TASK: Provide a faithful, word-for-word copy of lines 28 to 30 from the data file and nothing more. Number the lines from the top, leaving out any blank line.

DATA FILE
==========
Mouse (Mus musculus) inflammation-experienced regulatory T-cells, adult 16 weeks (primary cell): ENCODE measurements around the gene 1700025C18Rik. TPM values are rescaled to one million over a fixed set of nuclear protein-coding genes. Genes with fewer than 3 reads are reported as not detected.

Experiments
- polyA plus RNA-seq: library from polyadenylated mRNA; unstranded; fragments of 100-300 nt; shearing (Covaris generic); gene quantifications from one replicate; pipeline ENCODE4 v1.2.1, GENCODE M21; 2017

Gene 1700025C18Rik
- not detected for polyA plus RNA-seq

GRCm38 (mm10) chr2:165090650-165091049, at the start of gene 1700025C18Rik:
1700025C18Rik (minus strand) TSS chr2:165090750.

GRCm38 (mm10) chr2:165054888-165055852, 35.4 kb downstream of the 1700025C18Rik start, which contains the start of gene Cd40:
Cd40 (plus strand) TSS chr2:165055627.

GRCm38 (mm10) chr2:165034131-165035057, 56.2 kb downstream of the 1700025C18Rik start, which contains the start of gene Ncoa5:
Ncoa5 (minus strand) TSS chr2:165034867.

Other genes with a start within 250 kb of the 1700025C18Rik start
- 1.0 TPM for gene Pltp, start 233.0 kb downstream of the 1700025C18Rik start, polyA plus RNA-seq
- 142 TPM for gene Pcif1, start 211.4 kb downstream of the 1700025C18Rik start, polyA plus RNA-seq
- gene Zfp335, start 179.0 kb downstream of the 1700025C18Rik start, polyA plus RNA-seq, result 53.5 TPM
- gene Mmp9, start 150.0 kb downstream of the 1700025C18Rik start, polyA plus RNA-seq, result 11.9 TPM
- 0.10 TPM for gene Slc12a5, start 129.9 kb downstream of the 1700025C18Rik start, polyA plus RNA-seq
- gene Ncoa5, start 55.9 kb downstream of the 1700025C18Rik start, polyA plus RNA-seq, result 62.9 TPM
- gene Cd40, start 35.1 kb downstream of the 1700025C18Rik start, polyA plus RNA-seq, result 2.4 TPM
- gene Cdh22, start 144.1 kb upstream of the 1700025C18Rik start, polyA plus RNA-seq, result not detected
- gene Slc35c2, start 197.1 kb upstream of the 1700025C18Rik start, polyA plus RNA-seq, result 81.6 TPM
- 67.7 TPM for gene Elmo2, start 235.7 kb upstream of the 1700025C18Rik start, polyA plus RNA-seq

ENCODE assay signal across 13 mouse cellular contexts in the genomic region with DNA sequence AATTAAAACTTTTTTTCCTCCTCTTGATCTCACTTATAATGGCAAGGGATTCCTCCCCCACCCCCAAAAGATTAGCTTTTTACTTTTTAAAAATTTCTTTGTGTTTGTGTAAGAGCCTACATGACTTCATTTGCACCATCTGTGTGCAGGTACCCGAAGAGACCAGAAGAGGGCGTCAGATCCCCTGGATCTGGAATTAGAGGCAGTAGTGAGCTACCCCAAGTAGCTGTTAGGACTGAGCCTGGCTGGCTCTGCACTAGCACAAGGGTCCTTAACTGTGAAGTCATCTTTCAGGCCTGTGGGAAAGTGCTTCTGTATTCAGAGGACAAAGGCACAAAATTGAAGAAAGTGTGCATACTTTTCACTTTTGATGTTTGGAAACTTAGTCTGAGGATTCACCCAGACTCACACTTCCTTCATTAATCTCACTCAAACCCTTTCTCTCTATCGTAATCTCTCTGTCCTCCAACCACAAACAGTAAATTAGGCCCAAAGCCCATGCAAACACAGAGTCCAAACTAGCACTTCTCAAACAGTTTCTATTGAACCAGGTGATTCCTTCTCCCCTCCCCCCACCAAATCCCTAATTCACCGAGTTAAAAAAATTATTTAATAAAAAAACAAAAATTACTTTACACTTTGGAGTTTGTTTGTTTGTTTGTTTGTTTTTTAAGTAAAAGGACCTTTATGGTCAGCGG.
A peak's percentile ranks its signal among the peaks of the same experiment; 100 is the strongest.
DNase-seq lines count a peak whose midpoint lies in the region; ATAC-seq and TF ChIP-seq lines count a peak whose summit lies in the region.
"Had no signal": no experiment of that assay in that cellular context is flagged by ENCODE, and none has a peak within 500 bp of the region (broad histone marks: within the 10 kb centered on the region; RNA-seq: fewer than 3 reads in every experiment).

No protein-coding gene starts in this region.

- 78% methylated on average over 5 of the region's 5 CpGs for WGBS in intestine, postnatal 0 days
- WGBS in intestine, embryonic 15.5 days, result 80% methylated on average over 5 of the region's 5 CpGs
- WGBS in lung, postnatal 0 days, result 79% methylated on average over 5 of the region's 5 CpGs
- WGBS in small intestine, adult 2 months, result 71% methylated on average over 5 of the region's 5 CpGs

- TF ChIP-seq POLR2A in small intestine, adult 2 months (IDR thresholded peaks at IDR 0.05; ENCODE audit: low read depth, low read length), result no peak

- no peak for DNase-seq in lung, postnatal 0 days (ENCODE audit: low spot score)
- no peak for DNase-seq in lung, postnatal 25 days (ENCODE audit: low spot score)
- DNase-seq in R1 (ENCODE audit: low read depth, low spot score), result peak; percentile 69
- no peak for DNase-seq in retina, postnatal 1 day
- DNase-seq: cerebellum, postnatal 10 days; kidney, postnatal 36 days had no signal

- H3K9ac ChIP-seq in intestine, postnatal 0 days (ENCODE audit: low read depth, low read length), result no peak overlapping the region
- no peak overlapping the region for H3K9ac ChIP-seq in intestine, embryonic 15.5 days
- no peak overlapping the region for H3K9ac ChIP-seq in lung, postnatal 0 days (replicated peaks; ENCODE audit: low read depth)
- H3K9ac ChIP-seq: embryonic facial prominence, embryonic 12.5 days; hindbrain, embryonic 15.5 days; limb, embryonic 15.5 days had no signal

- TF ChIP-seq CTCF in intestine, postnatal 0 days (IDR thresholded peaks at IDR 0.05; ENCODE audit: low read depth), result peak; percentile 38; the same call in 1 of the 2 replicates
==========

- 78% methylated on average over 5 of the region's 5 CpGs for WGBS in intestine, postnatal 0 days
- WGBS in intestine, embryonic 15.5 days, result 80% methylated on average over 5 of the region's 5 CpGs
- WGBS in lung, postnatal 0 days, result 79% methylated on average over 5 of the region's 5 CpGs